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Naomi Nkinsi, a medical student at the UW School of Medicine, and public health student at the UW School of Public Health focusing on global health, is one of 30 winners of the Paul & Daisy Soros Fellowship for New Americans.

This is a highly competitive fellowship looking for graduate students who are going to make the most significant contributions to society. Of the 2,445 applicants; 77 were chosen for final interviews. And just 1% of applicants receive the award. Winners receive up to $90,000.

As a medical student, Nkinsi learned about an algorithm for kidney function that gives Black people a different score based on their race. This algorithm makes it harder for Black people to get diagnosed with kidney disease sooner or be eligible for a kidney transplant. Nkinsi said this algorithm was not based on sound science, and when she heard about it in class, she was shocked. She challenged the algorithm, and it was ultimately removed from the medical school curriculum.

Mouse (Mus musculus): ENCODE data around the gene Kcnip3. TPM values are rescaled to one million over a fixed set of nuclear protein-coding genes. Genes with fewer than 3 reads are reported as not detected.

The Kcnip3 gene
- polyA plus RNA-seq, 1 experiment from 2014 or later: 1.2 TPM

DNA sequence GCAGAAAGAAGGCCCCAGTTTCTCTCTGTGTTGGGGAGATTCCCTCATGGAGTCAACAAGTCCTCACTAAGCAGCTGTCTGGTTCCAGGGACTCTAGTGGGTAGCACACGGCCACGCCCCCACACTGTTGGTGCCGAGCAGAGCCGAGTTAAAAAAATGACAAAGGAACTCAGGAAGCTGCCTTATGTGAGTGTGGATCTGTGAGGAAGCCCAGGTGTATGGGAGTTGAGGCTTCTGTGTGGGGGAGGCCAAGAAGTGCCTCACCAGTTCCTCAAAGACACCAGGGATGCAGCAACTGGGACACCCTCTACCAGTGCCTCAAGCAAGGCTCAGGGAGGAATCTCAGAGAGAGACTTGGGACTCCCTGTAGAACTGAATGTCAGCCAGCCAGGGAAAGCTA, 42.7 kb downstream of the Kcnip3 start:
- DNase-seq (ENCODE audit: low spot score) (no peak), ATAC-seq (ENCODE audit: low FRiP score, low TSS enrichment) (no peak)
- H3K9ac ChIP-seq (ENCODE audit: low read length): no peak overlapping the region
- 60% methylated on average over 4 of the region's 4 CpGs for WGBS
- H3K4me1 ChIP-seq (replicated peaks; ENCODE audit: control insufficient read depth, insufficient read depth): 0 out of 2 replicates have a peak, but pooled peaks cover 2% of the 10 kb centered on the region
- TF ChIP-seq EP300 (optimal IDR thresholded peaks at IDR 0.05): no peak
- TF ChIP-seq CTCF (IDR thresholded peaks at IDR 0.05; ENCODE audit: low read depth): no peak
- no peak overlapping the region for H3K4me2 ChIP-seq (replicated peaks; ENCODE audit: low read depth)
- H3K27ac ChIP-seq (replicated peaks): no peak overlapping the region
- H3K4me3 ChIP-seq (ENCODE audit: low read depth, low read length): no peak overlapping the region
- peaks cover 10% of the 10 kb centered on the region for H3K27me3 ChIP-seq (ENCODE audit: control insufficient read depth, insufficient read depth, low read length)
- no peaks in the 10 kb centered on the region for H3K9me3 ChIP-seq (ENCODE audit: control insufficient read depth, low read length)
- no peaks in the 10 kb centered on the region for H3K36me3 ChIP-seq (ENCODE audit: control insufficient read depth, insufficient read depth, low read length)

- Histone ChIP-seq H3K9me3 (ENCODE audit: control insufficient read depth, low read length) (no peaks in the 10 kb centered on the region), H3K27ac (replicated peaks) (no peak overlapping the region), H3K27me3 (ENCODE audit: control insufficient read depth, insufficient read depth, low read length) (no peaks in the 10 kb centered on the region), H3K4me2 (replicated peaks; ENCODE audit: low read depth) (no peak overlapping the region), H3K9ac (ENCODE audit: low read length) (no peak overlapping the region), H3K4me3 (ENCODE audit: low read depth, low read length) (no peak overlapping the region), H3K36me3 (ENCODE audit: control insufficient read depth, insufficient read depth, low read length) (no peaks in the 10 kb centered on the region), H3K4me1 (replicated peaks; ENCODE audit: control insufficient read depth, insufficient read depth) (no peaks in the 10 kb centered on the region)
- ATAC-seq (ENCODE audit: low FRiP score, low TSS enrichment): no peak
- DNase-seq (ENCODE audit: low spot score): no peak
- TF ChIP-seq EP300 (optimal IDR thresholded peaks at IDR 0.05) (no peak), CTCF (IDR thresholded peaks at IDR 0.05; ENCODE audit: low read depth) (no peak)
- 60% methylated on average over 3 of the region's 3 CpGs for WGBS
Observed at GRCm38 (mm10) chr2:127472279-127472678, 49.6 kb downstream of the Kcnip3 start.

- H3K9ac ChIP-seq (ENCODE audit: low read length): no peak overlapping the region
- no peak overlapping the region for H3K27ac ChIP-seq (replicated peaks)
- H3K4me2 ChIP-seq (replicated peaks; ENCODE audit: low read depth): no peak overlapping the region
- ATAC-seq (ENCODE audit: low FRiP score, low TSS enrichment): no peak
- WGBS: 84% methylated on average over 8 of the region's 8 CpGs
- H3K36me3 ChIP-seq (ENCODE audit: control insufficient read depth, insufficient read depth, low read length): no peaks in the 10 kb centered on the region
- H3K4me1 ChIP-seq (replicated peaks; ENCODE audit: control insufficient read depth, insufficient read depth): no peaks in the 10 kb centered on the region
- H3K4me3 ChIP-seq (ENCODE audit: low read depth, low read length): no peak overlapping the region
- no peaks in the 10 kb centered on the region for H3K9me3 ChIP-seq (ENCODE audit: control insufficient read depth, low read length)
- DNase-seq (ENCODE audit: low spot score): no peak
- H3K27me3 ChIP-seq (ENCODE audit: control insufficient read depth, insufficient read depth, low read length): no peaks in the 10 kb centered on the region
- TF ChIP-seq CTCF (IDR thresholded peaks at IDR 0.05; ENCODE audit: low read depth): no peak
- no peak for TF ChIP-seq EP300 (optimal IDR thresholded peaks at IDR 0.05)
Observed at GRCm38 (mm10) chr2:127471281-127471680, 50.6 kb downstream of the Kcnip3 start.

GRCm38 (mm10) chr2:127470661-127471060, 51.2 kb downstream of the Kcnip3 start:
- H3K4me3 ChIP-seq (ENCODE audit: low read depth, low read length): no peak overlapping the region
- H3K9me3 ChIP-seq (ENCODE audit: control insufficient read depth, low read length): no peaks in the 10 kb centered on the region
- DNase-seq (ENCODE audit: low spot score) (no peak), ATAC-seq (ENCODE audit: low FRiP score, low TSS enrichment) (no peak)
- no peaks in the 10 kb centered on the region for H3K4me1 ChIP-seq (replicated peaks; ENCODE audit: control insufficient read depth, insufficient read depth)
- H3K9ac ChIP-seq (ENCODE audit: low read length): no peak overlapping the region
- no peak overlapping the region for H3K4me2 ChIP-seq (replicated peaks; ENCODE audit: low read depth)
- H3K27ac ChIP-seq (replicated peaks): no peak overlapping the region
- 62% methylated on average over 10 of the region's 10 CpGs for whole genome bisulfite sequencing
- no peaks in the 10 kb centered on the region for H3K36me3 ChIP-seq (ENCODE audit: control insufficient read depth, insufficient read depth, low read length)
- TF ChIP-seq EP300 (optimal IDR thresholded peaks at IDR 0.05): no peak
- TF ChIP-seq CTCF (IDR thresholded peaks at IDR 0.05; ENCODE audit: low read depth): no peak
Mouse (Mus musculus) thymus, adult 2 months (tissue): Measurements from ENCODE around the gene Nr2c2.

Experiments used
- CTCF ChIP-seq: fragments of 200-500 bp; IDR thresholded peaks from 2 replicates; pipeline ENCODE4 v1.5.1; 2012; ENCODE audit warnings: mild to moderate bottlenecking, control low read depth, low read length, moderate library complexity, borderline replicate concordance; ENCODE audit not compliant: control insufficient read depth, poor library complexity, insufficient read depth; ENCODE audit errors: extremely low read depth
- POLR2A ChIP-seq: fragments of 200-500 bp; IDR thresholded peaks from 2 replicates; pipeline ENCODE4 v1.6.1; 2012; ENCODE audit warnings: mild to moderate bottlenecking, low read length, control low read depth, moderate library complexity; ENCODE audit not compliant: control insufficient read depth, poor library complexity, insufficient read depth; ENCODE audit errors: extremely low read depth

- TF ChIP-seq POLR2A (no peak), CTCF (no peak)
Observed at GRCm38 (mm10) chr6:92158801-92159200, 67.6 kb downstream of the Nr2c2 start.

Some of Nkinsi’s other accomplishments include first place oral presentations at two national biomedical research conferences, a first place award at the National Human Genome Research Institute Annual Meeting, recognition as a Washington Research Foundation Distinguished Undergraduate Scholar and a scholarship from the Department of Biology at UW.

Nkinsi was born in Cameroon and her parents are from the Democratic Republic of Congo. She wants to work with children in a health system that works on the totality of a child, including community infrastructure, education, access to healthy nutritious foods and support for all the caregivers in that child’s life.

Learn more about Nkinsi and read the entire story on the UW Medicine Newsroom.